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Image: Sierra Nevada Dream Chaser
Technicians at a Sierra Nevada Corp. facility in Colorado inspect the Dream Chaser engineering test article, or ETA, which is due to be put through atmospheric flight tests. (Credit: Sierra Nevada Corp.)

After years of postponements, Sierra Nevada Corp. is planning to deliver a rebuilt test prototype of its Dream Chaser mini-space shuttle to NASA for testing in the August time frame, a company executive said today.

Mark Sirangelo, corporate vice president for SNC Space Systems, also said the company has just satisfied the first milestone in its contract with NASA to develop the Dream Chaser as a cargo transport for the International Space Station.

Sirangelo provided an update on the Dream Chaser at the Space Frontier Foundation’s NewSpace 2016 conference in Seattle.

In January, NASA gave the nod to SNC as well as to SpaceX and Orbital ATK to service the station during the second phase of its Cargo Resupply Services program, also known as CRS-2. Unlike SpaceX’s Dragon capsule and Orbital’s Cygnus craft, SNC’s Dream Chaser has yet to fly.

SNC Space Systems’ facility in Louisville, Colo., is the development center for the winged craft, which looks like a scaled-down space shuttle. The project is just one line of business for Nevada-based Sierra Nevada Corp., which is a significant defense contractor and a key player in Turkey’s TRjet aircraft development project.

It’s been a long road for the Dream Chaser, which was adapted from a lifting-body concept that was considered by NASA in the 1990s.

In 2010, Sierra Nevada Corp. began receiving millions of dollars from NASA for early development of the Dream Chaser as a transport craft for astronauts. Three years later, the Dream Chaser prototype was damaged when its landing gear failed at the end of a gliding test at California’s Edwards Air Force Base. A year after that, SNC lost out to Boeing and SpaceX in a competition for funds to keep working on crew transports.

Sirangelo said the Dream Chaser project had to be put on hold.

“It was a devastating loss for us,” Sirangelo said. “Lots of people went away. We had to lay off people. It was very hard. … The 90 people who were left on this program came to me and said, ‘We’re not ready to hang it up. We want to try again.'”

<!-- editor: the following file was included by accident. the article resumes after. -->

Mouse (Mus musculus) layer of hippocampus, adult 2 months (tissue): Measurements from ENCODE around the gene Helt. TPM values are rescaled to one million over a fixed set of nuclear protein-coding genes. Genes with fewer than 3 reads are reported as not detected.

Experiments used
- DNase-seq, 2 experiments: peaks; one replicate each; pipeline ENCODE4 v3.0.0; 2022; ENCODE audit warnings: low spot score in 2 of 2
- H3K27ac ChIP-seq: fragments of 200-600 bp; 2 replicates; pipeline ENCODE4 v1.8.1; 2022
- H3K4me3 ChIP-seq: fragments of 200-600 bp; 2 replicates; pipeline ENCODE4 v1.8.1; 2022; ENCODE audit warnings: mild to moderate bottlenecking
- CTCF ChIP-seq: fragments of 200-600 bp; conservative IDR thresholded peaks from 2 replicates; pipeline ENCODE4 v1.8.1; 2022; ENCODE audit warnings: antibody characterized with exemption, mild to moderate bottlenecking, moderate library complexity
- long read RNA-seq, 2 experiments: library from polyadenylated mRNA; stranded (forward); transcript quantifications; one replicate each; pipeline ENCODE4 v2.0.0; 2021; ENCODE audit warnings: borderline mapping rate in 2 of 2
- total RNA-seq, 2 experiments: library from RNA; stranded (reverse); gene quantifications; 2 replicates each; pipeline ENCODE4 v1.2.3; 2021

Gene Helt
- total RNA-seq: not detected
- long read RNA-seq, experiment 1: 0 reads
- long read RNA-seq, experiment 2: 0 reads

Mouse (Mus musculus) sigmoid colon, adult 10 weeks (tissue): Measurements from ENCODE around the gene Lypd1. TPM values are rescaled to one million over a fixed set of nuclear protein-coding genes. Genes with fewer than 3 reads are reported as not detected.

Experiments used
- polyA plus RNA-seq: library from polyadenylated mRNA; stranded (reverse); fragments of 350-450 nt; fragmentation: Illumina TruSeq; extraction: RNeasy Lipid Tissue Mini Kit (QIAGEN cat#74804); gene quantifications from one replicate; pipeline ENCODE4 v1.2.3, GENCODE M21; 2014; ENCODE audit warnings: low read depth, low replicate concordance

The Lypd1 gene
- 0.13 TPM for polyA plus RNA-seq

Winning the cargo development contract opened the way to resume work on the Dream Chaser. Sirangelo said his “Dream Team” is now making good progress on the retooled prototype, which is designed for atmospheric testing rather than spaceflight. Sirangelo compared the craft to the shuttle Enterprise, which NASA built in the 1970s to test the aerodynamics for the space-ready shuttles that would follow.

Shuttle vs. Dream Chaser
An artist’s conception shows the comparative size of NASA’s space shuttle and Sierra Nevada Corp.’s Dream Chaser mini-shuttle. (Credit: SNC)

“Our version of the shuttle Enterprise is about to be finished for its next phase of flight tests,” Sirangelo said. “Somewhere in the August time frame, it’s going to be shipped off to California, to the Armstrong [Flight Research] Center and to Edwards to be in Phase 2 of flight testing, which is going to be really fun and exciting.”

Sirangelo said lessons learned from the atmospheric flight tests will be applied to the development of the orbital test vehicle, which is now being outfitted in Colorado. That test vehicle, in turn, will blaze the trail for the spacecraft that will carry cargo for NASA under the CRS-2 contract.

“We are looking to be launching on time, which is about three years from now, in the second half of 2019,” Sirangelo said. “That contract will go well into the next decade, so we need lots of help. We’re going to be hiring lots of people. If any of you guys want to come out and work on the next space shuttle, I think it’s a pretty good time to do that.”

The Dream Chaser is designed to be launched into orbit on a United Launch Alliance Atlas 5 rocket, and to glide back down to Earth for the return trip. Sirangelo said the craft should be able to land on any airstrip that can accommodate a Boeing 737 jet. Cargo from space could be unloaded within just a few hours. That rapid delivery capability is one of the Dream Chaser’s big selling points.

NASA’s contract calls for a minimum of six Dream Chaser cargo flights, which could translate to a billion dollars or more for SNC. Sirangelo said that he expected NASA to specify the number of flights by the end of the year, and that the number is “probably going to be a lot more” than six.

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